Works great.

  • Great post! Discovering WPShout was one of the big steps in learning how to write – er, copy and paste – PHP so that I wouldn’t have to use a plugin for everything.

    I can do so much more with my site now that I know just a bit of PHP and am comfy editing it! I still use a handful of plugins, and probably always will, but love being able to add simple features without a plugin.

  • I have created theme framework called xScape that has tons of features built in taking over many simple tasks that are usually handled by plugins: paging, relative date, thumbnails, maps, many widgets and many other things. And not only that you need less plugins to maintain, you get everything in sync with the the styling.

    To top things, I made some benchmarks, and determined that theme on xScape framework (and I imagine any other full featured framework), uses less resources with all built in features than if you use normal theme and bunch of small plugins. With xScape I managed to run the same features on a website with 7 less plugins to accomplish the same task.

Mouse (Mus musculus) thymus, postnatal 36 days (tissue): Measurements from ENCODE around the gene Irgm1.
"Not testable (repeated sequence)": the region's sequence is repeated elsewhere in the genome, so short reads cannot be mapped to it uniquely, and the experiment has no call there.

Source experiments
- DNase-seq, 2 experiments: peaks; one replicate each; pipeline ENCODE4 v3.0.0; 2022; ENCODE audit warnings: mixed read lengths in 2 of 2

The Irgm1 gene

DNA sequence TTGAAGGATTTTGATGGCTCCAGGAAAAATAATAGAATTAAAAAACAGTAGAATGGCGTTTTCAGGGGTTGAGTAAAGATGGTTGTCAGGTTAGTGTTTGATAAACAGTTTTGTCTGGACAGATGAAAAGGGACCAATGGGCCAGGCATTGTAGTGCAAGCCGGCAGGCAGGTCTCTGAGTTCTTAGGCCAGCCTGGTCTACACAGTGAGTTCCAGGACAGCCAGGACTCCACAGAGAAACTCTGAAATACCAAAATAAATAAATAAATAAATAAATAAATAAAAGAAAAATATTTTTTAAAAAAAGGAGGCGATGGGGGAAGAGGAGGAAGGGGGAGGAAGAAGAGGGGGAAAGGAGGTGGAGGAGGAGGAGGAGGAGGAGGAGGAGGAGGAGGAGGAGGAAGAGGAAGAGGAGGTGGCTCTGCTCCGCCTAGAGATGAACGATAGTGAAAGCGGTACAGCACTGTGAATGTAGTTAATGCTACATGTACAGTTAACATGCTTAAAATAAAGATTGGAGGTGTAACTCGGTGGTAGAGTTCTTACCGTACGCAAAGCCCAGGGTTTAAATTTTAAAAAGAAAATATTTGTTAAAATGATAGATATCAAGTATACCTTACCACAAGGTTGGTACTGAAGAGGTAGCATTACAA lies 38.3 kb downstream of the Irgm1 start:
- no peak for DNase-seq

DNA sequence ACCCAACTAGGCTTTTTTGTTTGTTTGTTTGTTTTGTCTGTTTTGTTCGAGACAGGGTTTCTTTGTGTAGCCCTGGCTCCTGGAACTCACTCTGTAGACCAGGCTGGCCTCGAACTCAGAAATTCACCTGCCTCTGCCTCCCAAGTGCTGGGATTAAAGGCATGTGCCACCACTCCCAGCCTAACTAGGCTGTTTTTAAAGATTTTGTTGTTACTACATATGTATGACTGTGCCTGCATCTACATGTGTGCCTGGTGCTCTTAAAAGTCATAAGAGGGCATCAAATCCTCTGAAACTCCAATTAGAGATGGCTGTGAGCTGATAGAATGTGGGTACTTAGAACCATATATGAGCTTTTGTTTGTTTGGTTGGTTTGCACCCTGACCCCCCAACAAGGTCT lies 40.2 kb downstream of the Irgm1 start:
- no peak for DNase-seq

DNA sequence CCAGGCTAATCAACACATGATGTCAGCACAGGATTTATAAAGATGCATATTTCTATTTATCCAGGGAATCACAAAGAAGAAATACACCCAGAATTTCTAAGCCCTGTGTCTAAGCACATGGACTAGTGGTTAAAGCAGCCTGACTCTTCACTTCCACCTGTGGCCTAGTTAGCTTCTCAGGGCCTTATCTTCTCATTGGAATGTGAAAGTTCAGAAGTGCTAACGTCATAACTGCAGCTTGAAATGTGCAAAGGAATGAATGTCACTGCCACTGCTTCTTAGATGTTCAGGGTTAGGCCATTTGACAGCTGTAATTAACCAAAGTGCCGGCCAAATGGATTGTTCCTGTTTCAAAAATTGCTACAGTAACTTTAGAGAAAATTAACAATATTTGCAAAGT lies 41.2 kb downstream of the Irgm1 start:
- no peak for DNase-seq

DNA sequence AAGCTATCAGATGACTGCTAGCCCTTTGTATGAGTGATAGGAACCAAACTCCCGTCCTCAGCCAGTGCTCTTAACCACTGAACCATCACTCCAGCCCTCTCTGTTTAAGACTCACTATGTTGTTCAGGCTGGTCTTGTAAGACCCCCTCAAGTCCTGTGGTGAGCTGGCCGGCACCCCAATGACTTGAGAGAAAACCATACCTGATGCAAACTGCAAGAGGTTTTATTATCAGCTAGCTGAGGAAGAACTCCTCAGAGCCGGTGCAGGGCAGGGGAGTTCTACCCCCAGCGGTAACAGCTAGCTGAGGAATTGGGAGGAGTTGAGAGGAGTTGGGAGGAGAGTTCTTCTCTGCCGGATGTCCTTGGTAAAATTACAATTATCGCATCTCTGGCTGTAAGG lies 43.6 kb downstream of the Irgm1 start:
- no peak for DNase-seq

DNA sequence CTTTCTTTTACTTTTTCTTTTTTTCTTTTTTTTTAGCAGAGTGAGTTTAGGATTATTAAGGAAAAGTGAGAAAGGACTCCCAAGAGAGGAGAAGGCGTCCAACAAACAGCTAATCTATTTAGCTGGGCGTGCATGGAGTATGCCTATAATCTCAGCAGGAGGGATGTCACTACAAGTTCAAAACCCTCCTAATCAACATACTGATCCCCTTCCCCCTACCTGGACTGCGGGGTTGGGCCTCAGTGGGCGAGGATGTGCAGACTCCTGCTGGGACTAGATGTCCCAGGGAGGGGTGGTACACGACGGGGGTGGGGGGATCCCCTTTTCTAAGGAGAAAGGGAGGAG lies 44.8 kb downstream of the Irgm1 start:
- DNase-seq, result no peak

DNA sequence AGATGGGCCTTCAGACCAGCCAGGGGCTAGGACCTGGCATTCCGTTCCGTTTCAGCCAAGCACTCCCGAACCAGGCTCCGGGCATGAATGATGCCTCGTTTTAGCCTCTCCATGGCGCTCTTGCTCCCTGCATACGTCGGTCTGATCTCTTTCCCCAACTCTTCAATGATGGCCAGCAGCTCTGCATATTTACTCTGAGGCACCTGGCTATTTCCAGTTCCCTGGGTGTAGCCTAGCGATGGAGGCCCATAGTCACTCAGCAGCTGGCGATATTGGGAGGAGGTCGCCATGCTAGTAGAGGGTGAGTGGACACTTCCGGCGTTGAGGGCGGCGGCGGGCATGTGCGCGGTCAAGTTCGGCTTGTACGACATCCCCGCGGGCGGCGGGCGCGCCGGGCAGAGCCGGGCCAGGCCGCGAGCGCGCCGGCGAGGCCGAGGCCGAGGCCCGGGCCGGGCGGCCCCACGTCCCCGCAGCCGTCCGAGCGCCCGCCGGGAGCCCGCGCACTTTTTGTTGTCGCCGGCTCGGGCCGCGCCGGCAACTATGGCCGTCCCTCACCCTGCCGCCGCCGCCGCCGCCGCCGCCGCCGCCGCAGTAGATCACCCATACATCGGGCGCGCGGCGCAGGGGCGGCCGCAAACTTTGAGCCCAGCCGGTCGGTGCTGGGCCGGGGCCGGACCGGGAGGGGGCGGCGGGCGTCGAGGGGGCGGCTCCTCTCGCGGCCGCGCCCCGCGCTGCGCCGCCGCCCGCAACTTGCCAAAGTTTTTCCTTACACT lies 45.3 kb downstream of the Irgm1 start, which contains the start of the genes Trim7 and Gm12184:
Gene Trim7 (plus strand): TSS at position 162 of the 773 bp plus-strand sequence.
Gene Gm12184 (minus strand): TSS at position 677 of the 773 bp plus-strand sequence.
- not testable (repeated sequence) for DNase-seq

Plugins should be used for complex tasks, for blog management, database maintenance and things like that, not to simply enhance things that theme should do in the first place.

  • Doug C. says:

    “Plugins should be used for complex tasks, for blog management, database maintenance and things like that, not to simply enhance things that theme should do in the first place.”

    Milan, I agree. Unfortunately, even though I was under the impression that my theme (and its designer) were quite good, there still exists a lot of things missing from these themes that you would think could have easily been added.